This is a very organic, evolutionary scenario building process, built on a dialogue focussed by eight basic questions.

1)    What is the significant issue, program, product, or event for which we wish to explore alternative outcomes and their implications?  Write down the focal issue.

2)    Map the present:  what structures, feelings, reactions, values are on participants' mental maps right now with regard to the issue?

3)    Ask, "what next?"  What could be potential outcomes of this issue, program, product, or event?  State the possible outcomes in a few words:  a short, vivid phrase.  Let participants spend some time exploring alternative possible outcomes, bearing in mind that those alternatives will in many cases contradict or exclude others on the list.  This is the space in which to consider not only likely outcomes, but also unthinkable ones.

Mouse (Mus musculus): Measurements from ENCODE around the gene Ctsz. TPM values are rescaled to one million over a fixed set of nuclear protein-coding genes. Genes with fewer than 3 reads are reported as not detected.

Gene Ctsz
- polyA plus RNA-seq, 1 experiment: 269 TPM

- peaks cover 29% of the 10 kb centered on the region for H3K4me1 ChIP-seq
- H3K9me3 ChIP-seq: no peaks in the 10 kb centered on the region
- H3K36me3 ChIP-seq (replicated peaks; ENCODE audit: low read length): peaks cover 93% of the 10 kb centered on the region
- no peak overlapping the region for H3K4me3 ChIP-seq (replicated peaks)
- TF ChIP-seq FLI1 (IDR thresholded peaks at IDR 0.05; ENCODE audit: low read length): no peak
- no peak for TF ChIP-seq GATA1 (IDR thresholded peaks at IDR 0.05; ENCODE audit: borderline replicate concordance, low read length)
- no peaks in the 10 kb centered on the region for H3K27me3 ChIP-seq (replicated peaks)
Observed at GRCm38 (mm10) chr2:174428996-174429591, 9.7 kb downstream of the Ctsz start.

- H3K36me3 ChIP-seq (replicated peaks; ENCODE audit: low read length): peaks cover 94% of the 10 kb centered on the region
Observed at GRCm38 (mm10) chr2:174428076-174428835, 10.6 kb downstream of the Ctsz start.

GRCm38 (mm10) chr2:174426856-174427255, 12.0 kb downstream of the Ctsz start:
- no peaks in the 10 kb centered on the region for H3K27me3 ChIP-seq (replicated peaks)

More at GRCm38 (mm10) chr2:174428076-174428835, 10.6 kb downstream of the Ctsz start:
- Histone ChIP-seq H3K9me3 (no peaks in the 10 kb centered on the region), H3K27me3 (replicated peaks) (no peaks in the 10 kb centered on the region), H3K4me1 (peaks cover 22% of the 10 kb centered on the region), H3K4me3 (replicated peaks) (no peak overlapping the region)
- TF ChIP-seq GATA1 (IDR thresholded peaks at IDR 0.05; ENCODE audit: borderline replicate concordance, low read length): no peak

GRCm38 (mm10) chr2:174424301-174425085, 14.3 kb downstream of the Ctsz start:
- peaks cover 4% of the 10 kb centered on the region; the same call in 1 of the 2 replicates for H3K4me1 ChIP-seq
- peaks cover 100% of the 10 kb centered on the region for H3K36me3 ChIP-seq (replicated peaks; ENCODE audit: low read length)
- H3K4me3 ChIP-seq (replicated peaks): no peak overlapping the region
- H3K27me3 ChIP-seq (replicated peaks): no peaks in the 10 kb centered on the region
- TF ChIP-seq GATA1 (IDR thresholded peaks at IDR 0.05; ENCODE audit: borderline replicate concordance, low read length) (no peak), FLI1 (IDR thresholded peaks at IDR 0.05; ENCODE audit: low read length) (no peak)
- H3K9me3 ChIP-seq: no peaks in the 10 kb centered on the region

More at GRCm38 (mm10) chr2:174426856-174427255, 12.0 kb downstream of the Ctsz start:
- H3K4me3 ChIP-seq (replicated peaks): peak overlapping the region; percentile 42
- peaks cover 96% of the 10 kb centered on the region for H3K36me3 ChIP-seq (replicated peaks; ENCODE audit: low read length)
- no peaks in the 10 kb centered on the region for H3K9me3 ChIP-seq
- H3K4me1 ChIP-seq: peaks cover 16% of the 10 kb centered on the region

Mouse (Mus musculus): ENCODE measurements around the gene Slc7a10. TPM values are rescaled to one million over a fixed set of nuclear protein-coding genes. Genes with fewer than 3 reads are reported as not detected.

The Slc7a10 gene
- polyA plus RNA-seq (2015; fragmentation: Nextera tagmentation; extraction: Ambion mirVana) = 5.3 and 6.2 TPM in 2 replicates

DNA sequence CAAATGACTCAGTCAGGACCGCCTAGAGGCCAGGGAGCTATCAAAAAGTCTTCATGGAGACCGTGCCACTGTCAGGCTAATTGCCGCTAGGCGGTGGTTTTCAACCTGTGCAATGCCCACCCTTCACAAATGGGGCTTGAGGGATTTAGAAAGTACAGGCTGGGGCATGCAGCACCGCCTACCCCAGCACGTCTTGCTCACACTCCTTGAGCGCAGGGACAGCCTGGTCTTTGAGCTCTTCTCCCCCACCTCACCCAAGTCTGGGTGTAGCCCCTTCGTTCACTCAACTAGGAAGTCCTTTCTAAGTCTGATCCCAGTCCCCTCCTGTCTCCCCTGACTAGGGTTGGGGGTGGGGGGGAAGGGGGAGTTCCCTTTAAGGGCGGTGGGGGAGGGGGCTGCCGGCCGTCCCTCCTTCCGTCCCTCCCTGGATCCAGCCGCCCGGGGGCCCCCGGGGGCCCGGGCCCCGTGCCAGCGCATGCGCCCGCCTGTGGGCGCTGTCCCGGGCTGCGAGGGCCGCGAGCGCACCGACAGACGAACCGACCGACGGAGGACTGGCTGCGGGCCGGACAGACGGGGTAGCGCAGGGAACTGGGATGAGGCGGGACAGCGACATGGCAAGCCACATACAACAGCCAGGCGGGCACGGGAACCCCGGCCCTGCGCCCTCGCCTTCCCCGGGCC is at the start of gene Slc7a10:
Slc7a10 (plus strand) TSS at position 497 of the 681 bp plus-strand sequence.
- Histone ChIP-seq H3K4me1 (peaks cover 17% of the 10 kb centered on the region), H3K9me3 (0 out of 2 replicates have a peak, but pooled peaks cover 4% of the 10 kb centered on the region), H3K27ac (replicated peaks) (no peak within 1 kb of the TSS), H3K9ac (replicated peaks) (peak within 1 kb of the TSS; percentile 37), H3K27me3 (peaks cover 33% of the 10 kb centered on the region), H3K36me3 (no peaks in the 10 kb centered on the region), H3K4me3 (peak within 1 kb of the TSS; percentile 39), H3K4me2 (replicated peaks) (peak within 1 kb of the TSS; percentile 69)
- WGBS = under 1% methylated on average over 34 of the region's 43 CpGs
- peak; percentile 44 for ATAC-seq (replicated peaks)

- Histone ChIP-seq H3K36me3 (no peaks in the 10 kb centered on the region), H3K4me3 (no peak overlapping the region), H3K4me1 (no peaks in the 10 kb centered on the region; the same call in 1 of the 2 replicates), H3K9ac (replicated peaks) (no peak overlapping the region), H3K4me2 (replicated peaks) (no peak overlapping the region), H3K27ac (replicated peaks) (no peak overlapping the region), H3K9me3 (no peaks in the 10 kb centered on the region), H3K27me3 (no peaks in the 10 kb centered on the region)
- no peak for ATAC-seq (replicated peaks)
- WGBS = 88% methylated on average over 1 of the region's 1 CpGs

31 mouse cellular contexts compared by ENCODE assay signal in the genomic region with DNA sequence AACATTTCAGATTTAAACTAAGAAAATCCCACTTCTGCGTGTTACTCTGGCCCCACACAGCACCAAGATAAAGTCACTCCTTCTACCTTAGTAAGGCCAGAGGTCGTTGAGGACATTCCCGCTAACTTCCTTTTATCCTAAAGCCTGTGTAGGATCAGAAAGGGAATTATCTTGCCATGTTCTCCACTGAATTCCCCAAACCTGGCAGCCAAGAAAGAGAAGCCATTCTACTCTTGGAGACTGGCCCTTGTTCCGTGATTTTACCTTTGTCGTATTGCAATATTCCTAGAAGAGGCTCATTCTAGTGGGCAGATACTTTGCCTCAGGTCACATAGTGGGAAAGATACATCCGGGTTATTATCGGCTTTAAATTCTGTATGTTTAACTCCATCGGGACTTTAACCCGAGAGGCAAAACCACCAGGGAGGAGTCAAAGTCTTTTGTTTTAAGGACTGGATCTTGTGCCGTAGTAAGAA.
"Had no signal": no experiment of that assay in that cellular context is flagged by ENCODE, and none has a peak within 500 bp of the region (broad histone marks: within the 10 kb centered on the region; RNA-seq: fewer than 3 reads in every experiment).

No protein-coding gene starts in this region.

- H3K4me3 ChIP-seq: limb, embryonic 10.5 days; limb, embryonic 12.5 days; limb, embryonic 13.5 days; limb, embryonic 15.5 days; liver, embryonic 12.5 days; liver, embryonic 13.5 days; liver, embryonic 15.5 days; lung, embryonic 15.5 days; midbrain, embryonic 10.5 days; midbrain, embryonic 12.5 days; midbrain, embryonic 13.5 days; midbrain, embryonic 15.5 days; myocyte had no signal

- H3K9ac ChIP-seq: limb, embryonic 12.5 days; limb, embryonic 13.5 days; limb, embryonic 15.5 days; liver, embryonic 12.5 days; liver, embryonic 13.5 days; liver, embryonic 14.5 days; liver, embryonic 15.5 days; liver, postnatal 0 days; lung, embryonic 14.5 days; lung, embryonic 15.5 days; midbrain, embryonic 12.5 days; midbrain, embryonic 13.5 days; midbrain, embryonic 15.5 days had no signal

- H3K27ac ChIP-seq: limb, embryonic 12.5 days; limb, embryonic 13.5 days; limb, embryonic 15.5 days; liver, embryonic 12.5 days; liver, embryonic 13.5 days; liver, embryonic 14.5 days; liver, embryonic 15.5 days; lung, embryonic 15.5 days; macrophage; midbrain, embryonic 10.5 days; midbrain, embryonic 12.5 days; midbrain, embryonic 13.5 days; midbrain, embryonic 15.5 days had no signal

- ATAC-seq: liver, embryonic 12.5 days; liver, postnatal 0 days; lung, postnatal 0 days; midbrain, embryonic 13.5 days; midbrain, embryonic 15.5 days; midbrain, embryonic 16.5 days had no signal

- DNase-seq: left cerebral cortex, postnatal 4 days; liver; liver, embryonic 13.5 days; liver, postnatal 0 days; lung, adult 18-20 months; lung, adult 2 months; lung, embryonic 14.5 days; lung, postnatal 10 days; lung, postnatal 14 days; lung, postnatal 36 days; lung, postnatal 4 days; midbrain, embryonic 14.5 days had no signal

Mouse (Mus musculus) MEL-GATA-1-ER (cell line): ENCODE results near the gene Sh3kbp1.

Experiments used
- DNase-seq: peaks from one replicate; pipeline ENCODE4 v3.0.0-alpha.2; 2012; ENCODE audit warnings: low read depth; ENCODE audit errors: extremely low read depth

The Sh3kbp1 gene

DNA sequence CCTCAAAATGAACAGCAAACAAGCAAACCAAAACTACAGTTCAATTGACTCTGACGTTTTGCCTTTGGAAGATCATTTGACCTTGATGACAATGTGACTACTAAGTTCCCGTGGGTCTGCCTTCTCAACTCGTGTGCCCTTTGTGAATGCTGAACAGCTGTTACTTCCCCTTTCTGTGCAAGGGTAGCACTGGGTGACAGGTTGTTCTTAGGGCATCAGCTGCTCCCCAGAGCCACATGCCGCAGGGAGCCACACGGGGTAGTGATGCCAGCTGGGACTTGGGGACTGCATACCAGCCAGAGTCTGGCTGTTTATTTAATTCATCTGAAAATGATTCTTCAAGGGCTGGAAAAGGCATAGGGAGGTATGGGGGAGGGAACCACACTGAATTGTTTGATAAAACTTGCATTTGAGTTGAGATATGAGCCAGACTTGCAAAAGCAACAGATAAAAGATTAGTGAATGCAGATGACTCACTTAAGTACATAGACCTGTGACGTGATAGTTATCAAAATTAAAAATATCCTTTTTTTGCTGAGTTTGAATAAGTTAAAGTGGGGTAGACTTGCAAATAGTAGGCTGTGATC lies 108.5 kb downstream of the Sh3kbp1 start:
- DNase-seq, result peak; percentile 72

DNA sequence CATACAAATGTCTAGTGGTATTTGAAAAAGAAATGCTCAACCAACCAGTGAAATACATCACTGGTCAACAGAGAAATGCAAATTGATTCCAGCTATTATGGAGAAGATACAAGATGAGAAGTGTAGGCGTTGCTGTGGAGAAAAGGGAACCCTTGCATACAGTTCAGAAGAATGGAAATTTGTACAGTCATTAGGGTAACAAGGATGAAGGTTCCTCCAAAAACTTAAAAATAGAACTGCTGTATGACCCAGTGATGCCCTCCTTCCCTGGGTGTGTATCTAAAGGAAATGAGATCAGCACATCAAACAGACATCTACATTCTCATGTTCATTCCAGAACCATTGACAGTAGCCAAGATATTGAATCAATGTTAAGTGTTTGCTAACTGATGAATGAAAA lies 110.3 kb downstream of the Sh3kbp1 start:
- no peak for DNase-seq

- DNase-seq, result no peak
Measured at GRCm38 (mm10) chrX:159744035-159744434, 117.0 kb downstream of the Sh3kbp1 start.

4)    Let participants sit back and consider the list for a few moments.  Identify those outcomes that indicate opposite possibilities, or a branching point in the evolution of impacts and outcomes.  Focus on the branching points of particular interest strategically, or that the group feels represents a critical pattern worth exploring.

5)    Cluster elements on the list of potential outcomes that are logically consistent with the main "branches" you have identified.

6)    For each "branch," look for a phrase that sums up or identifies the deepest, most pervasive structure defining that branch of outcomes; that phrase is your scenario title.

7)    Ask, with regard to each of your “branches” or scenarios, “what does this mean for the main players involved in this story?”

8)    Finally, ask what your organization or company, and the people in it, would do in the environment described by each scenario:  how would your company deal with the conditions in that possible future?


  1. Event:  the tragedy of September 11th.